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November 14, 1986

The Agnew Clinic-Reply

JAMA. 1986;256(18):2519. doi:10.1001/jama.1986.03380180081022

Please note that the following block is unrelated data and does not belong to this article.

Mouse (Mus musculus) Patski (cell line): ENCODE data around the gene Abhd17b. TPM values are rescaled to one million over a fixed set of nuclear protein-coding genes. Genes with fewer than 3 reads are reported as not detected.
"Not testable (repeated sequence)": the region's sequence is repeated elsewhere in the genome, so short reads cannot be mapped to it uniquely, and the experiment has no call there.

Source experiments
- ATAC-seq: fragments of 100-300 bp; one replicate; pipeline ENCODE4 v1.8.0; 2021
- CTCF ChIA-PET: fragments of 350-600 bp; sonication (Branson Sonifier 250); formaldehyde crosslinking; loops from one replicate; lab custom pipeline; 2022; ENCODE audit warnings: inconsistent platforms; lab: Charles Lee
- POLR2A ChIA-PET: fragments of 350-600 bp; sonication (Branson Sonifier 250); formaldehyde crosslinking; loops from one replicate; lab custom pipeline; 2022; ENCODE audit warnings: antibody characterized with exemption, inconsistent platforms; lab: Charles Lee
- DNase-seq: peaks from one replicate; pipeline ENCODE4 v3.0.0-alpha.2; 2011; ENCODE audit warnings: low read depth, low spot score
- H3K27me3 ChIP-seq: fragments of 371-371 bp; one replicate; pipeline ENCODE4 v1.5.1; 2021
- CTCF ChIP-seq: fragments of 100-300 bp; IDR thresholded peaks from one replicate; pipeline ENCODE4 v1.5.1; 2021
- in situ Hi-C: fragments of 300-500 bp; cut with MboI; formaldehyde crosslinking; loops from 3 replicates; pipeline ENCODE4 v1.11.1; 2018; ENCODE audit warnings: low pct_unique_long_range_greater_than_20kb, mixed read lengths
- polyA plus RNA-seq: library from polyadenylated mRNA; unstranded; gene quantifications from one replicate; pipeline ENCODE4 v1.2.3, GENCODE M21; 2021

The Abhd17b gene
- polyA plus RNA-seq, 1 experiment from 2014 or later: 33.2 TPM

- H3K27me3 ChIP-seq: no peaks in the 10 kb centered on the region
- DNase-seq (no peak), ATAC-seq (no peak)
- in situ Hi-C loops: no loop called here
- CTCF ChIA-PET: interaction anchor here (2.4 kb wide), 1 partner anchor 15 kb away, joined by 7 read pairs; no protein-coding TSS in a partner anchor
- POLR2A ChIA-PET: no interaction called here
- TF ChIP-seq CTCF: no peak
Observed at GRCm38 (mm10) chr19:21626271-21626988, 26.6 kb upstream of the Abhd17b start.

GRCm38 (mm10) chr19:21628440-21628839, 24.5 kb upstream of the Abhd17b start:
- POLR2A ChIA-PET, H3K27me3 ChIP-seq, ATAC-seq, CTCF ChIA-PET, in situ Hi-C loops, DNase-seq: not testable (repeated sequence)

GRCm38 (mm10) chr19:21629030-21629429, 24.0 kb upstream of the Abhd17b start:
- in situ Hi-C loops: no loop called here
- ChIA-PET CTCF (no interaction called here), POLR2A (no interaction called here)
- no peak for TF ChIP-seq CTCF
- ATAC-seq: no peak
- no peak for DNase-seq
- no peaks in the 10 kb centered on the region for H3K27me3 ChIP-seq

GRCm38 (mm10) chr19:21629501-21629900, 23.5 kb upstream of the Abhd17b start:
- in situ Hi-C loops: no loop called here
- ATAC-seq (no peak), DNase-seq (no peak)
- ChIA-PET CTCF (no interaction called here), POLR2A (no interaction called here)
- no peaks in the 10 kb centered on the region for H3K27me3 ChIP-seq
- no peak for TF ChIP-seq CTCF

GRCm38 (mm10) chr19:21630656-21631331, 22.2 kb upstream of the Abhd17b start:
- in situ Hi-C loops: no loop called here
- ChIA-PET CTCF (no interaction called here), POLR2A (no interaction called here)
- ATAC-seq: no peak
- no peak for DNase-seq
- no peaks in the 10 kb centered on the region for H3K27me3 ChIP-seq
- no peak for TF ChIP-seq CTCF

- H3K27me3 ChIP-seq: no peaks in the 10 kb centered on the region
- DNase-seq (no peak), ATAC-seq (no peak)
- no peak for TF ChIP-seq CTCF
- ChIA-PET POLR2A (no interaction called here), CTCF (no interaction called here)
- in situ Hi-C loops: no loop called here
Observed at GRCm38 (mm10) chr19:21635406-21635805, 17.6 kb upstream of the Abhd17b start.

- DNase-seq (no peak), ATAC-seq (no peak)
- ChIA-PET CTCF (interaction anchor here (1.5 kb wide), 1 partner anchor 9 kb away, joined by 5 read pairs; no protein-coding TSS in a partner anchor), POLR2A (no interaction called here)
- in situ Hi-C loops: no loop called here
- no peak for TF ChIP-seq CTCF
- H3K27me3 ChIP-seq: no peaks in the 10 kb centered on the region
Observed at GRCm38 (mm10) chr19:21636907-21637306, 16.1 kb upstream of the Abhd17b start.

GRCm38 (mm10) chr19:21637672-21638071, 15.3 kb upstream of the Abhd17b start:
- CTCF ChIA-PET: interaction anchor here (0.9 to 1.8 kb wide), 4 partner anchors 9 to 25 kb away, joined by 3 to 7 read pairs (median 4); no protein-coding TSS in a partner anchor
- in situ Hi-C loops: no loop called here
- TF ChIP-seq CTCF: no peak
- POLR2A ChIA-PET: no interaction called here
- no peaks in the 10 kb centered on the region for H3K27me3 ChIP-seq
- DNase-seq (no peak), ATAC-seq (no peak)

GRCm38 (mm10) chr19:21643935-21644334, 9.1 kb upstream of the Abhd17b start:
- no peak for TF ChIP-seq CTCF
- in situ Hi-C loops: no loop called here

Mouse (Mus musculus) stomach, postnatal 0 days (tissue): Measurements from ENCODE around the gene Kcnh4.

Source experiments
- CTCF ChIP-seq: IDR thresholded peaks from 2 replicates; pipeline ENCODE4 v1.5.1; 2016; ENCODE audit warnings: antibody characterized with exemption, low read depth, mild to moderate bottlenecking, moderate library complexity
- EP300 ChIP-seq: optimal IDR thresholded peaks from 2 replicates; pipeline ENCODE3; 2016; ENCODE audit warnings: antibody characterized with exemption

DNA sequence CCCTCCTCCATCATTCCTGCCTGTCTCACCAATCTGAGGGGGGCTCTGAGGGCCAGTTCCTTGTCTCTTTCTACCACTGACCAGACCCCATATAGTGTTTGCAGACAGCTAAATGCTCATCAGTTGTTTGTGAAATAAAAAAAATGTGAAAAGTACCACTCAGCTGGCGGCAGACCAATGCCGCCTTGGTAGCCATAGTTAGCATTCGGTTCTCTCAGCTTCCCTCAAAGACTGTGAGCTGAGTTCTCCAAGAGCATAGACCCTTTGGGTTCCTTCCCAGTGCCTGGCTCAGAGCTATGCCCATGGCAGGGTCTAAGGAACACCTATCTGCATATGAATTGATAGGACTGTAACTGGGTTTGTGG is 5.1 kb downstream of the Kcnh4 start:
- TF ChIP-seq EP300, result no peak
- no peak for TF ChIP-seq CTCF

In Reply.—  I am grateful to Ms Roberts, as I am sure other readers will also be, for identifying Nurse Clymer. With respect to Ms Roberts' second point, that of reaction to the painting, I quote from Lloyd Goodrich,1 author of a catalogue raisonné and Eakins' principal biographer: "The public reception of the picture was like that of its predecessor [The Gross Clinic]; in polite society it aroused a scandal, and when the artists' jury of the Pennsylvania Academy invited it for the 1891 annual exhibition, the directors refused to let them hang it." But that was not the end of it. The following year, when the painting was submitted to the Society of American Artists, the only art organization to which Eakins belonged, they refused to exhibit it. Eakins resigned in bitterness. It was, as Goodrich notes, the last straw.1 Moreover, the talk was that Eakins was